The CAPS 40 communicates with the local ATS machines 481 -48K and the remote ATS machines 441 -44N for the purpose of obtaining certain statistical information from the ATS machines. Such statistical information includes, for each ad placed, a list of parameters applicable to the ad, and is used to verify a profile of the client used in text production, as described further in conjunction with FIGS. 6, 7 and 7A. Production refers to the accumulation and processing of personal ad text by the vendor and distribution of such text to a client. The client profile includes a list of various ad parameters and a corresponding weight assigned to each listed parameter, as will be discussed. CAPS 40 polls local and remote ATS machines at predetermined times (i.e., scheduled polling) as a function of the timing of production, and may also poll ATS machines in response to specific requests by APIS 22.
CAPS 40 also communicates with the ATS machines 441 -44N, 481 -48K at the request of APIS 22 for the purpose of obtaining new box numbers and security codes to provide to advertisers and to cancel boxes whose end date has occurred. More particularly, APIS 22 stores one or more "box pools" (FIG. 4) for each of the vendor's clients, with each box pool including a list of available box numbers and corresponding security codes available to the client's advertisers. APIS 22 includes a box management program executed on the processor 26 by which the box pools are replenished and boxes are cancelled, as described in conjunction with FIGS. 5 and 5A.
The vendor network 14 may be further coupled to the Internet. To this end, a Personals On-line Network Server (PONS) 54 is coupled to a T1 line 56 to the Internet, typically via a firewall 58 and a router 60, as shown. Personal ads placed via the call centers 161 -16t may be posted on a client's web site via the server 54. Alternatively, personal ads may be posted directly onto the Internet. Further, responses to personals accessible via the Internet may be in the form of e-mail responses over the Internet and stored on the server 54. The PONS 54 is described in greater detail in a U.S. patent application entitled "Interactive Personals Online Network Method and Apparatus" which is assigned to the assignee of the subject invention and filed on even date herewith and incorporated herein by reference.
One or more user machines 641 -64j located at the vendor's facility are coupled to the vendor network 14 for purposes of maintenance, monitoring and updating the system. Such user machines 641 -64j typically take the form of personal computers, such as Apple Macintosh computers. A network server 38 is likewise coupled to the vendor network 14 and manages various communications between network components, as will be described.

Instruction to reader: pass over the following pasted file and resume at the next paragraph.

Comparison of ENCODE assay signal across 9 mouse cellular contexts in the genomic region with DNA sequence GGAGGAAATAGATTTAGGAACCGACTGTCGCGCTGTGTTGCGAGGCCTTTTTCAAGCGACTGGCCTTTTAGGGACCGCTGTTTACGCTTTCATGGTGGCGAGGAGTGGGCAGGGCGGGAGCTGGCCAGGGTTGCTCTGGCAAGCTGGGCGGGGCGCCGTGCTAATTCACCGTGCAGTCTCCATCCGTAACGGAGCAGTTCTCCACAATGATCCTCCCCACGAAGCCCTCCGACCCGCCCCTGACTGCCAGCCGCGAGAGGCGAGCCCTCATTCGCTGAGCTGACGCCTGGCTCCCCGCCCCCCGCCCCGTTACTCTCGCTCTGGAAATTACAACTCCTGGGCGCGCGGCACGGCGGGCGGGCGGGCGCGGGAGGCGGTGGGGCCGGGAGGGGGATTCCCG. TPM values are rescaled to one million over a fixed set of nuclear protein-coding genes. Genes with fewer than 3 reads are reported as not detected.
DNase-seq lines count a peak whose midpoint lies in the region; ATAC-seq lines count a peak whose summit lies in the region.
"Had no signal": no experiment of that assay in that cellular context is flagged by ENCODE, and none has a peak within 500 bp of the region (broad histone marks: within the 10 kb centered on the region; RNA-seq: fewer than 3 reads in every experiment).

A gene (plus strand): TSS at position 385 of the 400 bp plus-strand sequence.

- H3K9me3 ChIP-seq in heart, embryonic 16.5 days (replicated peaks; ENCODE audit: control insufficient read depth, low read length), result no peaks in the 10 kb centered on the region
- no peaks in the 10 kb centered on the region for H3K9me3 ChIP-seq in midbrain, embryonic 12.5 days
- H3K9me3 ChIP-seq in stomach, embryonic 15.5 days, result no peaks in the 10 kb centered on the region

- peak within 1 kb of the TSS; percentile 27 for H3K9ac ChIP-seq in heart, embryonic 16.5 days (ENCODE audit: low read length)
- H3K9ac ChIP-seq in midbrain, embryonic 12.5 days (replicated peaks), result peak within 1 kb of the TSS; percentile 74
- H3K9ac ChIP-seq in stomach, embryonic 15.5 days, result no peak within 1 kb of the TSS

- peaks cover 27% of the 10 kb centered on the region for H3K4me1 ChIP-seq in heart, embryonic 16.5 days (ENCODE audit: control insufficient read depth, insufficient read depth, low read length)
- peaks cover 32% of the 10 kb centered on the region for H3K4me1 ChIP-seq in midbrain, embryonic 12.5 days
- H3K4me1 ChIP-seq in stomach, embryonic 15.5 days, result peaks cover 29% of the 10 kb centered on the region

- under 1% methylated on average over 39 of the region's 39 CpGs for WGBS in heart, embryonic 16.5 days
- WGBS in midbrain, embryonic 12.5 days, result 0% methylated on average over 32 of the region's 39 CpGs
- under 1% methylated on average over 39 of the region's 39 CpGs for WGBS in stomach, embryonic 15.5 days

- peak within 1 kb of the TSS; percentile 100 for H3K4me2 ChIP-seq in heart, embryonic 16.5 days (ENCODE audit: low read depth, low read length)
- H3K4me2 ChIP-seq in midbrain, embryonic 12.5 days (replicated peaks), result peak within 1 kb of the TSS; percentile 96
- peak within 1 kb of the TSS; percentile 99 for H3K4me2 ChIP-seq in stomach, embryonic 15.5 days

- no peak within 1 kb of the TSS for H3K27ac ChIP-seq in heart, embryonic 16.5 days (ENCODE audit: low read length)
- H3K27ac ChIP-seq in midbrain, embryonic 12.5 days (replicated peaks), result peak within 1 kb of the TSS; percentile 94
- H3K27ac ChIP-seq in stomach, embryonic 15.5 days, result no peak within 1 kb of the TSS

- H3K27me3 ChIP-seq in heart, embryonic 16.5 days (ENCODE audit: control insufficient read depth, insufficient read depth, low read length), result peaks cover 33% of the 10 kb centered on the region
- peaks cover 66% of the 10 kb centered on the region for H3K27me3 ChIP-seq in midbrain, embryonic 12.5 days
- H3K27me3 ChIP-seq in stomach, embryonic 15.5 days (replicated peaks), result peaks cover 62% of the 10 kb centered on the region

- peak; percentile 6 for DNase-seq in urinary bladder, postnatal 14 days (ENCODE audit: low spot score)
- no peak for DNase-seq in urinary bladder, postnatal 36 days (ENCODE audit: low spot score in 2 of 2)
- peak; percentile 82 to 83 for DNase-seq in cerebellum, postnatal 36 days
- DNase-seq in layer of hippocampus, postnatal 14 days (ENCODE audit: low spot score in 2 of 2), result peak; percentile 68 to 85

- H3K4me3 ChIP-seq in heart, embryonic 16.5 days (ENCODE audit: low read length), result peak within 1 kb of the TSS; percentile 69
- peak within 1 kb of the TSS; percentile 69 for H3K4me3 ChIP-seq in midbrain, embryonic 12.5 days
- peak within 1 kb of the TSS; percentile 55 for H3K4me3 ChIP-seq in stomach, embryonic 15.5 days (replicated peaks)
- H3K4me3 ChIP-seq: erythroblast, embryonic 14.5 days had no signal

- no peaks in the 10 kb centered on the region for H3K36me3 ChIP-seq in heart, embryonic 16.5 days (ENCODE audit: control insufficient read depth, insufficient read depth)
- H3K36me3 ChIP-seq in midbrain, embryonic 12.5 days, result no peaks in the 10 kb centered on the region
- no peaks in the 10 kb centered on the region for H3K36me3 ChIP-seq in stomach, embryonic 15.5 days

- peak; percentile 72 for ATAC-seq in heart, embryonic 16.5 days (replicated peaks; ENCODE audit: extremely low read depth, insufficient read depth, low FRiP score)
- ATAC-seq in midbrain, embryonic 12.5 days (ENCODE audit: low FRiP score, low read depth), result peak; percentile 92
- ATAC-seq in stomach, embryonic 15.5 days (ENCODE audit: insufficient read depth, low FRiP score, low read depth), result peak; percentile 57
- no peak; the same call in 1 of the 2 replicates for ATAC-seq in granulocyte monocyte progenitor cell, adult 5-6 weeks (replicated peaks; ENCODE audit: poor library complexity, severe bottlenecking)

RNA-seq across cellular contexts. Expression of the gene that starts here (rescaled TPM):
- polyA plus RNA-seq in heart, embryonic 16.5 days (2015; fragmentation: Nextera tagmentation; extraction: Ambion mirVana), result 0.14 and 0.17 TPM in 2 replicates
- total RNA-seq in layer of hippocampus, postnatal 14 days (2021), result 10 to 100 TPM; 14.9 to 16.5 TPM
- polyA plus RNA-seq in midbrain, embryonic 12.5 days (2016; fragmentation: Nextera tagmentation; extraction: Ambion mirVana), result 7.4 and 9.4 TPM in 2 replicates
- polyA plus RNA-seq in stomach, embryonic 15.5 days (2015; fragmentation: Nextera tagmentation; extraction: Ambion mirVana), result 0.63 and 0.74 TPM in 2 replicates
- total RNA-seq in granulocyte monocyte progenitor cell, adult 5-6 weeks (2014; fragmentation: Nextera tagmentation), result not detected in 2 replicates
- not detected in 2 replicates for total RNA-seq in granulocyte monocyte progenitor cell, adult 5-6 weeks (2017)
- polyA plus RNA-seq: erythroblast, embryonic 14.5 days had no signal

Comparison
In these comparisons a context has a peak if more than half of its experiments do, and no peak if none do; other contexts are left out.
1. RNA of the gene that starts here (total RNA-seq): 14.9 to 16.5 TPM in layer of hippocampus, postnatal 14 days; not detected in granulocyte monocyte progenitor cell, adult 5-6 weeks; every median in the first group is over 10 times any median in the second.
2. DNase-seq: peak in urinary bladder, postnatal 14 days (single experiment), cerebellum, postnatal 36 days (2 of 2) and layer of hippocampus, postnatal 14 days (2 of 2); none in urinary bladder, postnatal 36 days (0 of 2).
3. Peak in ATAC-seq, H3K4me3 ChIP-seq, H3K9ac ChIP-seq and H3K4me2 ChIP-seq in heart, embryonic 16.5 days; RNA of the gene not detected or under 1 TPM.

An exemplary apparatus for providing a personal journal will now be described by reference to FIG. 2. One or more of a plurality of remote user terminals 70a-70R generally denoted 70 may access a local computer network 72 by connecting the remote user's computer terminal 70 to a computer network such as the Internet 74. As used herein, the term "internet" generally refers to any collection of distinct networks working together to appear as a single network to a remote user. The term "Internet" on the other hand, refers to the so-called world wide "network of networks" that are connected to each other using the Internet protocol (IP) and other similar protocols. The Internet provides file transfer, remote log in, electronic mail, news and other services.
A remote user may connect a remote computer 70 to the Internet 74 in a variety of manners known in the art. A common method of making such a connection involves allowing the remote computer 14 to communicate with an Internet Service Provider ("ISP") 76 over telephone or other communication lines using a modem. The remote user 70 then accesses services available on the Internet 74 through the ISP's Internet communication facilities. Alternatively, users 70 may be coupled to the Internet 74 via a local area network 78 and a firewall 80.
A local computer network 82 is also connected to the Internet through a firewall 84 in one of the variety of manners known in the art. The local computer network 82 includes a least one server computer such as a Hypertext Transfer Protocol (HTTP) server 86 and a network server 88. HTTP server 86 and network server 88 are coupled via a communication path 90. HTTP is a network protocol used for transmission of files and other data on the World Wide Web. Thus, HTTP servers are commonly referred to as Web servers.